Showcase & Discover Creative Work Sign Up For Free
Hiring Talent? Post a Job

Bēhance

  • Oceanic: Horizon

    Arne Naess, who first termed ‘Deep Ecology’, describes a unique heightened experience, where one feels a self-realisation that one is intrinsically connected to nature - ‘a feeling often called oceanic because many have had this feeling on the ocean’.
  • The Horizon series explores the infinity of nature by investigating the obscure point where the sky touches the sea. The presence or absence of a horizon stimulates ideas and questions and draws the viewer’s attention to the infinity of nature. Jay Appleton in TheExperience of Landscape, discusses how contemplating the horizon directs attention:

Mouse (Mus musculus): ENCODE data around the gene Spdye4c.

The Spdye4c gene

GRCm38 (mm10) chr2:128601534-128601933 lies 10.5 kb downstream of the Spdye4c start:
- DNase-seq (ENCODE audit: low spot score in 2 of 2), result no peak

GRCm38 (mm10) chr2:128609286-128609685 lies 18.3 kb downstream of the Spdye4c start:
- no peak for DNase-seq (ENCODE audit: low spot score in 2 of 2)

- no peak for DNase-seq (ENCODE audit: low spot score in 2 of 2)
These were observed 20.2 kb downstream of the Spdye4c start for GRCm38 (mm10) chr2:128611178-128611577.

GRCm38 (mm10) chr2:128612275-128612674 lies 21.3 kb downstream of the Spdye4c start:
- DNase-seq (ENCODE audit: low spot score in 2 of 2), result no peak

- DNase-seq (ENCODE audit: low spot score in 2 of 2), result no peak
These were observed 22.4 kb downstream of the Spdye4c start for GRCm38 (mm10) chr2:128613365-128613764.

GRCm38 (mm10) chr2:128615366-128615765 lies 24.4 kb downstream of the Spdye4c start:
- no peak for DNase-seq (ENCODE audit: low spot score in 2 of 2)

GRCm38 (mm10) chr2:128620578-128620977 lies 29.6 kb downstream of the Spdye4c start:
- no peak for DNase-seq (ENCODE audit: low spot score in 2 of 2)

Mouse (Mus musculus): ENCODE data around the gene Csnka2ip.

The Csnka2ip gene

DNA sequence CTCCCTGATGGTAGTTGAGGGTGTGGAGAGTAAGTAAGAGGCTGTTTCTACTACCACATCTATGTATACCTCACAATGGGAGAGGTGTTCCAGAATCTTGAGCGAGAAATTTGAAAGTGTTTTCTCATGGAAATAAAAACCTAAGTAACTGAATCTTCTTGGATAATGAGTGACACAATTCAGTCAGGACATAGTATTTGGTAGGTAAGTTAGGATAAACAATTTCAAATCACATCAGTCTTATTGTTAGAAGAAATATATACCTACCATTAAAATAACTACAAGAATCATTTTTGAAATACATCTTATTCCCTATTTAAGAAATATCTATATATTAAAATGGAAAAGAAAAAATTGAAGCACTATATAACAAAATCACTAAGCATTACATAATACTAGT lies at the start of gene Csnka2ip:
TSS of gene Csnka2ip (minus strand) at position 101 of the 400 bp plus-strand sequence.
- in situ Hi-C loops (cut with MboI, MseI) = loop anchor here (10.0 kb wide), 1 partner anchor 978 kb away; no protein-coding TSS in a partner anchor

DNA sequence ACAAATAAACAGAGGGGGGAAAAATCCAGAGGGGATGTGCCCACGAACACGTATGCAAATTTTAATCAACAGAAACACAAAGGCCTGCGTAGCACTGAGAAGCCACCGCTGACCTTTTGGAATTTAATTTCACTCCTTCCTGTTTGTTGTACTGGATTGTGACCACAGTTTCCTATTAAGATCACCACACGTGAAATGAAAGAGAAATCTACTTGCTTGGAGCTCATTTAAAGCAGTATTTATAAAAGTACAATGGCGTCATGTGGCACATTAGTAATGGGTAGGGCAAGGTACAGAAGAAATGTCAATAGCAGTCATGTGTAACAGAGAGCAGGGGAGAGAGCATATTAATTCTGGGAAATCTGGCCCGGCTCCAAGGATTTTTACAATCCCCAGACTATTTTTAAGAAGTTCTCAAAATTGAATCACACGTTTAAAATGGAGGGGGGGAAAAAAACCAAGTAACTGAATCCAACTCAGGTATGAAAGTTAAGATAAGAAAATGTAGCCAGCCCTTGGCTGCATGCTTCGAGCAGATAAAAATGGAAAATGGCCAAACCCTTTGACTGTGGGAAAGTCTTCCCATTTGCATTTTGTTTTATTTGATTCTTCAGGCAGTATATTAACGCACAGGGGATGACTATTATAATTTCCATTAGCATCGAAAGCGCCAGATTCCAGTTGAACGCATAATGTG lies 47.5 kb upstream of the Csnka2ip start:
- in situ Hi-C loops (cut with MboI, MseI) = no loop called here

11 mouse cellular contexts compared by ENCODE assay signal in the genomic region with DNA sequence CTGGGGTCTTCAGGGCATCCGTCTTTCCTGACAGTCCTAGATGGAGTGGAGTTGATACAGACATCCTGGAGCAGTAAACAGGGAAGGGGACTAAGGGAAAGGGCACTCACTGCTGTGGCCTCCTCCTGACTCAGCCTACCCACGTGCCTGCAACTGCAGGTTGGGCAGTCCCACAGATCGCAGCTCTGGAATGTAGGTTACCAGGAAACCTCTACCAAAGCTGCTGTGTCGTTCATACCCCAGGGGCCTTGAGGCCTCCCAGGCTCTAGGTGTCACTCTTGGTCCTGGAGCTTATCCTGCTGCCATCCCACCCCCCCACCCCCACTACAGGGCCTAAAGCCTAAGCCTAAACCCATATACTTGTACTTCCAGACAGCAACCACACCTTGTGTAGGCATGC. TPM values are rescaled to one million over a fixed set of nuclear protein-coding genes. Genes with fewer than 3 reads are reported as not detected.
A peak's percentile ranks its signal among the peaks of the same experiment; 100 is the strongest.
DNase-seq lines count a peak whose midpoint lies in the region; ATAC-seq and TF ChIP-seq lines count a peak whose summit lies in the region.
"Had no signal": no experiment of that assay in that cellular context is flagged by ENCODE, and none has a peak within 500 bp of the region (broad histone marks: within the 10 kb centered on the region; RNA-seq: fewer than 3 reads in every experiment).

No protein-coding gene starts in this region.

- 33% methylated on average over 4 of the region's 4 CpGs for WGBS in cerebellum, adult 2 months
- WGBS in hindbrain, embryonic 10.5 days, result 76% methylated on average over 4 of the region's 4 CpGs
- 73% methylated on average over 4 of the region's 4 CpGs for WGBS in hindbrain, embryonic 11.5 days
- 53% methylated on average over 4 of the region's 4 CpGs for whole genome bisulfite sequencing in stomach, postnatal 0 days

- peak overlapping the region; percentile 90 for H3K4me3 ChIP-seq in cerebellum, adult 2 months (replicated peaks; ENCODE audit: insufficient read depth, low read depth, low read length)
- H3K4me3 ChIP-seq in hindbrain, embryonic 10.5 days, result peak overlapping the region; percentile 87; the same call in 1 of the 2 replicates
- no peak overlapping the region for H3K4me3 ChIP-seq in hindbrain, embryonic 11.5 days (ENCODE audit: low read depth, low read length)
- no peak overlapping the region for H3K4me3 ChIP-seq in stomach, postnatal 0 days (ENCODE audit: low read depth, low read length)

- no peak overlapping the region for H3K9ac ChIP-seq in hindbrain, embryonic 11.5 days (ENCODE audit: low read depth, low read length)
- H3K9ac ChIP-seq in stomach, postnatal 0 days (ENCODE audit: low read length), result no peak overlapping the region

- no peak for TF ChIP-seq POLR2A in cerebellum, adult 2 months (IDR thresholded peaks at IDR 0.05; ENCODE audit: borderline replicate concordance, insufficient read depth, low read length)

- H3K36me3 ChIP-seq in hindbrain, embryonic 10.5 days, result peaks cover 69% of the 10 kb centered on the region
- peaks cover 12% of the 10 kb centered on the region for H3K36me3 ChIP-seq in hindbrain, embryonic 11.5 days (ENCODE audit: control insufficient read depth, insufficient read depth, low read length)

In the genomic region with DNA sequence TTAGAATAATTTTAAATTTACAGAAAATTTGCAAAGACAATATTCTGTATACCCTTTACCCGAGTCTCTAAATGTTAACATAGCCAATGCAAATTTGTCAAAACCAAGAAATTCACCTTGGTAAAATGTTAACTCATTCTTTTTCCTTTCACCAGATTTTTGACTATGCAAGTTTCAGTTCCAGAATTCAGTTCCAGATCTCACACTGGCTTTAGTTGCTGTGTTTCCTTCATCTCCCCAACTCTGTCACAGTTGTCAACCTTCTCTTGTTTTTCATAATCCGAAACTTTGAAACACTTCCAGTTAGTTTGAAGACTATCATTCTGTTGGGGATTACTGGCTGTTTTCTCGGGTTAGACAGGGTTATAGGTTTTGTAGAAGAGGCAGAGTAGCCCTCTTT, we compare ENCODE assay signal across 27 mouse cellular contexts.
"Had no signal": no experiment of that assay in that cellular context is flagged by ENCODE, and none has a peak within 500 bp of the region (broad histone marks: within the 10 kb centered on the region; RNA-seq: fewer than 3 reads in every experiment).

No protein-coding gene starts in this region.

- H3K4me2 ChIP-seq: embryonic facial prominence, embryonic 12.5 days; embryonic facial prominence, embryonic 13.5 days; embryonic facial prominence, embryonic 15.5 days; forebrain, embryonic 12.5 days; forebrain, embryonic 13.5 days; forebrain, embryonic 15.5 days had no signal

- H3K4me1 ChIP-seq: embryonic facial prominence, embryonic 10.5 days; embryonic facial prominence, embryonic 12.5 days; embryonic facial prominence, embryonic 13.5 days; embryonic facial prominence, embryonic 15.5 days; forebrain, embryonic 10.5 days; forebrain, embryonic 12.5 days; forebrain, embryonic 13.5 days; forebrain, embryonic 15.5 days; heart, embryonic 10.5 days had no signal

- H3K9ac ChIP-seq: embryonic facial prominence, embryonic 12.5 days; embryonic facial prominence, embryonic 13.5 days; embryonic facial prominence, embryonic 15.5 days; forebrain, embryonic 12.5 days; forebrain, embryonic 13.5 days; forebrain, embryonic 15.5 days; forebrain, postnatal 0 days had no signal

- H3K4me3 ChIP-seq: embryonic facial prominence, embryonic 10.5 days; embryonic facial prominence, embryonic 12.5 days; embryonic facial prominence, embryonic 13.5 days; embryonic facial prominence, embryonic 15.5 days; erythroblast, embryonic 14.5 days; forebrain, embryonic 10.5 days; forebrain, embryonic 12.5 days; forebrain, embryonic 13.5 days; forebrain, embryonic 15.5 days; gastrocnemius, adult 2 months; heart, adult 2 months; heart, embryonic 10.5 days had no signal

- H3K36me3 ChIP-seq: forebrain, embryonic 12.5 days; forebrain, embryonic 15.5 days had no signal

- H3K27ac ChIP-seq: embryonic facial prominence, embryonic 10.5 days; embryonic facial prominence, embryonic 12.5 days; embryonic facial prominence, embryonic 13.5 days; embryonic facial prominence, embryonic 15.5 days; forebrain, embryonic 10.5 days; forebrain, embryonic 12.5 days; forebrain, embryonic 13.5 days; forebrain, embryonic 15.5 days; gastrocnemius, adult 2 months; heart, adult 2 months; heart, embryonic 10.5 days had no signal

‘particularly to speculation about what lies beyond it, and the horizon itself seems to be the key which can provide the answer to such speculation’.

    The Horizon pieces have an illusion of a certain depth, yet not a depth the viewer can move forward into - an obscure uninviting space. For instance, in figure 1 the horizon line is not defined, rather floats into an empty sky. The eye does not navigate the horizon easily and instead one is lost in the vast white sky, without cloud, star or life. The obscurity of this undefined horizon hopefully raises questions about the future of the dark, stirred waters beneath. The viewer cannot see clearly what is next and is left to contemplate their place in the scene, their place in nature, and hopefully their relationship to something beyond.


  • Figure 1. Sophie Bray, Oceanic: Horizon, 2010, Pencil on paper, 50 x 66 cm.
  • Figure 2. Sophie Bray, Oceanic: Horizon, 2010, Pencil on paper, 50 x 66 cm.
  • Figure 3. Sophie Bray, Oceanic: Horizon, 2010, Pencil on paper, 50 x 66 cm.
  • Figure 4. Sophie Bray, Oceanic: Horizon, 2010, Pencil on paper, 50 x 66 cm.
  • Figure 5. Sophie Bray, Oceanic: Horizon, 2010, Pencil on paper, 50 x 66 cm.